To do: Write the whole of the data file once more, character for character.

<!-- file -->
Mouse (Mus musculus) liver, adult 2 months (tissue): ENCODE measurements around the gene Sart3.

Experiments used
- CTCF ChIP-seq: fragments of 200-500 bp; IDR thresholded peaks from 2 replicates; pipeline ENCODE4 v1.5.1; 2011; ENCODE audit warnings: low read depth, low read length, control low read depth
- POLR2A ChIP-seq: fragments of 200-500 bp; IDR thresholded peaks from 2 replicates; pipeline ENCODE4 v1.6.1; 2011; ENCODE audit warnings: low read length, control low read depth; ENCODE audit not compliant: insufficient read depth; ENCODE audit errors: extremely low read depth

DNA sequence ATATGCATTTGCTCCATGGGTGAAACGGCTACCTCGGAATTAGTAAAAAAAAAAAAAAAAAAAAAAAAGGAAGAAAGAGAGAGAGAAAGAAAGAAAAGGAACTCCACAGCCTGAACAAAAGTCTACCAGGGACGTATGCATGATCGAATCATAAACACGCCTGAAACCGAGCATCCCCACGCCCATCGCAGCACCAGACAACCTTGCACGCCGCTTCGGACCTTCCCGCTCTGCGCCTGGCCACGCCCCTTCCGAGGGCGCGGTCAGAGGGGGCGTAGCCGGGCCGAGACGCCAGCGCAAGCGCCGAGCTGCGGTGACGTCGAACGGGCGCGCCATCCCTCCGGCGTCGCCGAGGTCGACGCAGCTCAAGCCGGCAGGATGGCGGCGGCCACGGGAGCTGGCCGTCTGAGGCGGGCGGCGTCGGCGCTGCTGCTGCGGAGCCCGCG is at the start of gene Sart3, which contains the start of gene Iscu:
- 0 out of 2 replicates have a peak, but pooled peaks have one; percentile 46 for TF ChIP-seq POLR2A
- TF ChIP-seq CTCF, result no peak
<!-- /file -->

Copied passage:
Mouse (Mus musculus) liver, adult 2 months (tissue): ENCODE measurements around the gene Sart3.

Experiments used
- CTCF ChIP-seq: fragments of 200-500 bp; IDR thresholded peaks from 2 replicates; pipeline ENCODE4 v1.5.1; 2011; ENCODE audit warnings: low read depth, low read length, control low read depth
- POLR2A ChIP-seq: fragments of 200-500 bp; IDR thresholded peaks from 2 replicates; pipeline ENCODE4 v1.6.1; 2011; ENCODE audit warnings: low read length, control low read depth; ENCODE audit not compliant: insufficient read depth; ENCODE audit errors: extremely low read depth

DNA sequence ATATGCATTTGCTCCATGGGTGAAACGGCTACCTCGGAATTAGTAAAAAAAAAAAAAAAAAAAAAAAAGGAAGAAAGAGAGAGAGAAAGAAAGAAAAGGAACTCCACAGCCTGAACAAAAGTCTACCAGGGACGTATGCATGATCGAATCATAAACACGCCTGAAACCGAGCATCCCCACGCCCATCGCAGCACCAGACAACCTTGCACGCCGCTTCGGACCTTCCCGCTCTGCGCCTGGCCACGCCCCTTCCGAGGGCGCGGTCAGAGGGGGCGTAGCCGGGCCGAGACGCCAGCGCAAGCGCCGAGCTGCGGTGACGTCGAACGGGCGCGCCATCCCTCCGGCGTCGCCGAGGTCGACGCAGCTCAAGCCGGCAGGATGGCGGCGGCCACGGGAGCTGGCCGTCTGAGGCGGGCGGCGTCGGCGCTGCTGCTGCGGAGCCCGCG is at the start of gene Sart3, which contains the start of gene Iscu:
- 0 out of 2 replicates have a peak, but pooled peaks have one; percentile 46 for TF ChIP-seq POLR2A
- TF ChIP-seq CTCF, result no peak